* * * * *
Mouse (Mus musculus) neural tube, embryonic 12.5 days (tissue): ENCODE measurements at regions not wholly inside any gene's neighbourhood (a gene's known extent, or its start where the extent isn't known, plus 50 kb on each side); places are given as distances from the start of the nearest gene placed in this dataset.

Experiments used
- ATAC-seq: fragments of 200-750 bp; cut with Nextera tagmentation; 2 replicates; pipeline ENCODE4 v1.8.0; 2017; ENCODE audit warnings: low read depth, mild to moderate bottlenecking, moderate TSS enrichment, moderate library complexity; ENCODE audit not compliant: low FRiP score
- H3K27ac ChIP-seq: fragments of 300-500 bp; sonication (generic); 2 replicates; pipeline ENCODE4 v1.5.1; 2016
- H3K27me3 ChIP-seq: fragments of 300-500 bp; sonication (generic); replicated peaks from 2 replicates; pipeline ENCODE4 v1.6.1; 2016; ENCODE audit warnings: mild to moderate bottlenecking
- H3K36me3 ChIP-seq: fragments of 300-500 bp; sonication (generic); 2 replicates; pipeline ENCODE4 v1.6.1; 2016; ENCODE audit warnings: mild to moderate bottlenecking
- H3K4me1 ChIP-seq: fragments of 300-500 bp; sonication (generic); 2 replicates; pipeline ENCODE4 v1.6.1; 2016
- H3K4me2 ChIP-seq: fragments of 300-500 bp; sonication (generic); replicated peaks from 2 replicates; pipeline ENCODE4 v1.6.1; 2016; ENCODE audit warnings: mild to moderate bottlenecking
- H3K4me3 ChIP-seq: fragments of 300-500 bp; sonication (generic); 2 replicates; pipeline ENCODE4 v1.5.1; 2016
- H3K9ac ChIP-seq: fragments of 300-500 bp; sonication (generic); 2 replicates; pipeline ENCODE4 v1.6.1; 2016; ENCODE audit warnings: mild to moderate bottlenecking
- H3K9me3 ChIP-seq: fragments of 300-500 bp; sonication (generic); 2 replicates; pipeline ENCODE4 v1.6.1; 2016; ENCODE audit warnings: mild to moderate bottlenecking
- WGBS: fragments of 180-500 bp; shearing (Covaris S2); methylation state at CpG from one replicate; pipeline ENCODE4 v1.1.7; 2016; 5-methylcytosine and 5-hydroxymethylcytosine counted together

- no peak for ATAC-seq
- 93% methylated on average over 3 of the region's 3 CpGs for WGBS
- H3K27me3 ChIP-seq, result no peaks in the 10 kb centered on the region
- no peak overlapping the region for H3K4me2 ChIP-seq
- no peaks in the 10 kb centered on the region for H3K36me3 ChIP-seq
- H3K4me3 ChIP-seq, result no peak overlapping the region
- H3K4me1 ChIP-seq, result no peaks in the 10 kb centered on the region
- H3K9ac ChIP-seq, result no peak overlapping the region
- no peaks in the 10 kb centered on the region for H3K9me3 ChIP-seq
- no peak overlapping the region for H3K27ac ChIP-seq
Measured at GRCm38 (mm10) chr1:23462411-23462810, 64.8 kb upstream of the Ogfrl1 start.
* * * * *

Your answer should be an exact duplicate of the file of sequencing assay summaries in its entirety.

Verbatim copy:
Mouse (Mus musculus) neural tube, embryonic 12.5 days (tissue): ENCODE measurements at regions not wholly inside any gene's neighbourhood (a gene's known extent, or its start where the extent isn't known, plus 50 kb on each side); places are given as distances from the start of the nearest gene placed in this dataset.

Experiments used
- ATAC-seq: fragments of 200-750 bp; cut with Nextera tagmentation; 2 replicates; pipeline ENCODE4 v1.8.0; 2017; ENCODE audit warnings: low read depth, mild to moderate bottlenecking, moderate TSS enrichment, moderate library complexity; ENCODE audit not compliant: low FRiP score
- H3K27ac ChIP-seq: fragments of 300-500 bp; sonication (generic); 2 replicates; pipeline ENCODE4 v1.5.1; 2016
- H3K27me3 ChIP-seq: fragments of 300-500 bp; sonication (generic); replicated peaks from 2 replicates; pipeline ENCODE4 v1.6.1; 2016; ENCODE audit warnings: mild to moderate bottlenecking
- H3K36me3 ChIP-seq: fragments of 300-500 bp; sonication (generic); 2 replicates; pipeline ENCODE4 v1.6.1; 2016; ENCODE audit warnings: mild to moderate bottlenecking
- H3K4me1 ChIP-seq: fragments of 300-500 bp; sonication (generic); 2 replicates; pipeline ENCODE4 v1.6.1; 2016
- H3K4me2 ChIP-seq: fragments of 300-500 bp; sonication (generic); replicated peaks from 2 replicates; pipeline ENCODE4 v1.6.1; 2016; ENCODE audit warnings: mild to moderate bottlenecking
- H3K4me3 ChIP-seq: fragments of 300-500 bp; sonication (generic); 2 replicates; pipeline ENCODE4 v1.5.1; 2016
- H3K9ac ChIP-seq: fragments of 300-500 bp; sonication (generic); 2 replicates; pipeline ENCODE4 v1.6.1; 2016; ENCODE audit warnings: mild to moderate bottlenecking
- H3K9me3 ChIP-seq: fragments of 300-500 bp; sonication (generic); 2 replicates; pipeline ENCODE4 v1.6.1; 2016; ENCODE audit warnings: mild to moderate bottlenecking
- WGBS: fragments of 180-500 bp; shearing (Covaris S2); methylation state at CpG from one replicate; pipeline ENCODE4 v1.1.7; 2016; 5-methylcytosine and 5-hydroxymethylcytosine counted together

- no peak for ATAC-seq
- 93% methylated on average over 3 of the region's 3 CpGs for WGBS
- H3K27me3 ChIP-seq, result no peaks in the 10 kb centered on the region
- no peak overlapping the region for H3K4me2 ChIP-seq
- no peaks in the 10 kb centered on the region for H3K36me3 ChIP-seq
- H3K4me3 ChIP-seq, result no peak overlapping the region
- H3K4me1 ChIP-seq, result no peaks in the 10 kb centered on the region
- H3K9ac ChIP-seq, result no peak overlapping the region
- no peaks in the 10 kb centered on the region for H3K9me3 ChIP-seq
- no peak overlapping the region for H3K27ac ChIP-seq
Measured at GRCm38 (mm10) chr1:23462411-23462810, 64.8 kb upstream of the Ogfrl1 start.